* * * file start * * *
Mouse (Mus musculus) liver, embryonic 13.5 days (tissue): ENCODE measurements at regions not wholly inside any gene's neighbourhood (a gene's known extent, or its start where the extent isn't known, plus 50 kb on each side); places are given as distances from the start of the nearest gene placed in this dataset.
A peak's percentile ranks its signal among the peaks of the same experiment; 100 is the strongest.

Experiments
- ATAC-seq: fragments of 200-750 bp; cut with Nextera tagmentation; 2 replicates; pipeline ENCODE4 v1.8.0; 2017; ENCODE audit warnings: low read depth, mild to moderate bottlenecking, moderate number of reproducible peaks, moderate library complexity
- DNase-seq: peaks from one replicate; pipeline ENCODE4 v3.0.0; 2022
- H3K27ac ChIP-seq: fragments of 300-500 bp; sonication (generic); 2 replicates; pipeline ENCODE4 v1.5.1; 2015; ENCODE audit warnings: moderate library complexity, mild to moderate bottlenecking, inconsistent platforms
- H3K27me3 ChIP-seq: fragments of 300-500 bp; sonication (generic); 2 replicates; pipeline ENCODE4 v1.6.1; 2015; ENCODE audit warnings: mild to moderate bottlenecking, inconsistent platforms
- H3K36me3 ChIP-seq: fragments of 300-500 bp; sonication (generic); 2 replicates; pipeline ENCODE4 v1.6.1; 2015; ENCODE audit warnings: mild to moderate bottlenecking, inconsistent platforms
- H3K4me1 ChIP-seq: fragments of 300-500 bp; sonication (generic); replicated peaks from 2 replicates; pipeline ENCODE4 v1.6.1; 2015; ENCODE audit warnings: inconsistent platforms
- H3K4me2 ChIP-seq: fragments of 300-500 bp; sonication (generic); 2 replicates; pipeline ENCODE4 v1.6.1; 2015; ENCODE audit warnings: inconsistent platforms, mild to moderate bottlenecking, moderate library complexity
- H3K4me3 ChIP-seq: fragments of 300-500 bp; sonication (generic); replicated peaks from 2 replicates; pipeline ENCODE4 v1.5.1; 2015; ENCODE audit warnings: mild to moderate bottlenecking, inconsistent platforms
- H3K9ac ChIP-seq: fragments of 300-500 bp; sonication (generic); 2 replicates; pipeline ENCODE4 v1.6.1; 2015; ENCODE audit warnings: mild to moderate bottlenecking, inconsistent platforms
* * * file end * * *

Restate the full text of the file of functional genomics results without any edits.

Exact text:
Mouse (Mus musculus) liver, embryonic 13.5 days (tissue): ENCODE measurements at regions not wholly inside any gene's neighbourhood (a gene's known extent, or its start where the extent isn't known, plus 50 kb on each side); places are given as distances from the start of the nearest gene placed in this dataset.
A peak's percentile ranks its signal among the peaks of the same experiment; 100 is the strongest.

Experiments
- ATAC-seq: fragments of 200-750 bp; cut with Nextera tagmentation; 2 replicates; pipeline ENCODE4 v1.8.0; 2017; ENCODE audit warnings: low read depth, mild to moderate bottlenecking, moderate number of reproducible peaks, moderate library complexity
- DNase-seq: peaks from one replicate; pipeline ENCODE4 v3.0.0; 2022
- H3K27ac ChIP-seq: fragments of 300-500 bp; sonication (generic); 2 replicates; pipeline ENCODE4 v1.5.1; 2015; ENCODE audit warnings: moderate library complexity, mild to moderate bottlenecking, inconsistent platforms
- H3K27me3 ChIP-seq: fragments of 300-500 bp; sonication (generic); 2 replicates; pipeline ENCODE4 v1.6.1; 2015; ENCODE audit warnings: mild to moderate bottlenecking, inconsistent platforms
- H3K36me3 ChIP-seq: fragments of 300-500 bp; sonication (generic); 2 replicates; pipeline ENCODE4 v1.6.1; 2015; ENCODE audit warnings: mild to moderate bottlenecking, inconsistent platforms
- H3K4me1 ChIP-seq: fragments of 300-500 bp; sonication (generic); replicated peaks from 2 replicates; pipeline ENCODE4 v1.6.1; 2015; ENCODE audit warnings: inconsistent platforms
- H3K4me2 ChIP-seq: fragments of 300-500 bp; sonication (generic); 2 replicates; pipeline ENCODE4 v1.6.1; 2015; ENCODE audit warnings: inconsistent platforms, mild to moderate bottlenecking, moderate library complexity
- H3K4me3 ChIP-seq: fragments of 300-500 bp; sonication (generic); replicated peaks from 2 replicates; pipeline ENCODE4 v1.5.1; 2015; ENCODE audit warnings: mild to moderate bottlenecking, inconsistent platforms
- H3K9ac ChIP-seq: fragments of 300-500 bp; sonication (generic); 2 replicates; pipeline ENCODE4 v1.6.1; 2015; ENCODE audit warnings: mild to moderate bottlenecking, inconsistent platforms